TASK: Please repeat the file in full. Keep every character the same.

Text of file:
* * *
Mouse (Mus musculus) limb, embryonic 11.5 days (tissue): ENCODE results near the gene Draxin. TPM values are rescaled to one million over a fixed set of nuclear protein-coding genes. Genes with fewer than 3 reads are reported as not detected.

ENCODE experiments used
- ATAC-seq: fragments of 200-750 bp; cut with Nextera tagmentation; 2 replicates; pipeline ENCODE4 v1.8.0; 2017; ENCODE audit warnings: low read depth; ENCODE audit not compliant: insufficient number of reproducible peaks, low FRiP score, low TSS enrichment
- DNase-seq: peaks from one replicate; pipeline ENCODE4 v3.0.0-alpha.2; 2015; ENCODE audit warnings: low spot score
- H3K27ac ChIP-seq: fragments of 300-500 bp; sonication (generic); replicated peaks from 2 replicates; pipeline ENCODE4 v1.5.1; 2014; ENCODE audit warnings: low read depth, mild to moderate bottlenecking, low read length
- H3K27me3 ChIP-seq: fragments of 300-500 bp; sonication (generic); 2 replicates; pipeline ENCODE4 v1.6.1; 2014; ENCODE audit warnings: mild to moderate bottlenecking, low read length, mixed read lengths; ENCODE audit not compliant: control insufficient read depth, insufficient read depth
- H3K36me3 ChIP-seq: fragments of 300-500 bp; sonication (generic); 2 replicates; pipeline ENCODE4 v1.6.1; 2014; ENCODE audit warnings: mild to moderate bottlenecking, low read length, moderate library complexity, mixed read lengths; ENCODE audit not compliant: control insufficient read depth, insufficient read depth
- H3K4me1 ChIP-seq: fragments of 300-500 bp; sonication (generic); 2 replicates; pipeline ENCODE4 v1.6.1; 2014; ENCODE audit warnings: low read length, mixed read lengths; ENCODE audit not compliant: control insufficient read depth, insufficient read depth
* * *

Mouse (Mus musculus) limb, embryonic 11.5 days (tissue): ENCODE results near the gene Draxin. TPM values are rescaled to one million over a fixed set of nuclear protein-coding genes. Genes with fewer than 3 reads are reported as not detected.

ENCODE experiments used
- ATAC-seq: fragments of 200-750 bp; cut with Nextera tagmentation; 2 replicates; pipeline ENCODE4 v1.8.0; 2017; ENCODE audit warnings: low read depth; ENCODE audit not compliant: insufficient number of reproducible peaks, low FRiP score, low TSS enrichment
- DNase-seq: peaks from one replicate; pipeline ENCODE4 v3.0.0-alpha.2; 2015; ENCODE audit warnings: low spot score
- H3K27ac ChIP-seq: fragments of 300-500 bp; sonication (generic); replicated peaks from 2 replicates; pipeline ENCODE4 v1.5.1; 2014; ENCODE audit warnings: low read depth, mild to moderate bottlenecking, low read length
- H3K27me3 ChIP-seq: fragments of 300-500 bp; sonication (generic); 2 replicates; pipeline ENCODE4 v1.6.1; 2014; ENCODE audit warnings: mild to moderate bottlenecking, low read length, mixed read lengths; ENCODE audit not compliant: control insufficient read depth, insufficient read depth
- H3K36me3 ChIP-seq: fragments of 300-500 bp; sonication (generic); 2 replicates; pipeline ENCODE4 v1.6.1; 2014; ENCODE audit warnings: mild to moderate bottlenecking, low read length, moderate library complexity, mixed read lengths; ENCODE audit not compliant: control insufficient read depth, insufficient read depth
- H3K4me1 ChIP-seq: fragments of 300-500 bp; sonication (generic); 2 replicates; pipeline ENCODE4 v1.6.1; 2014; ENCODE audit warnings: low read length, mixed read lengths; ENCODE audit not compliant: control insufficient read depth, insufficient read depth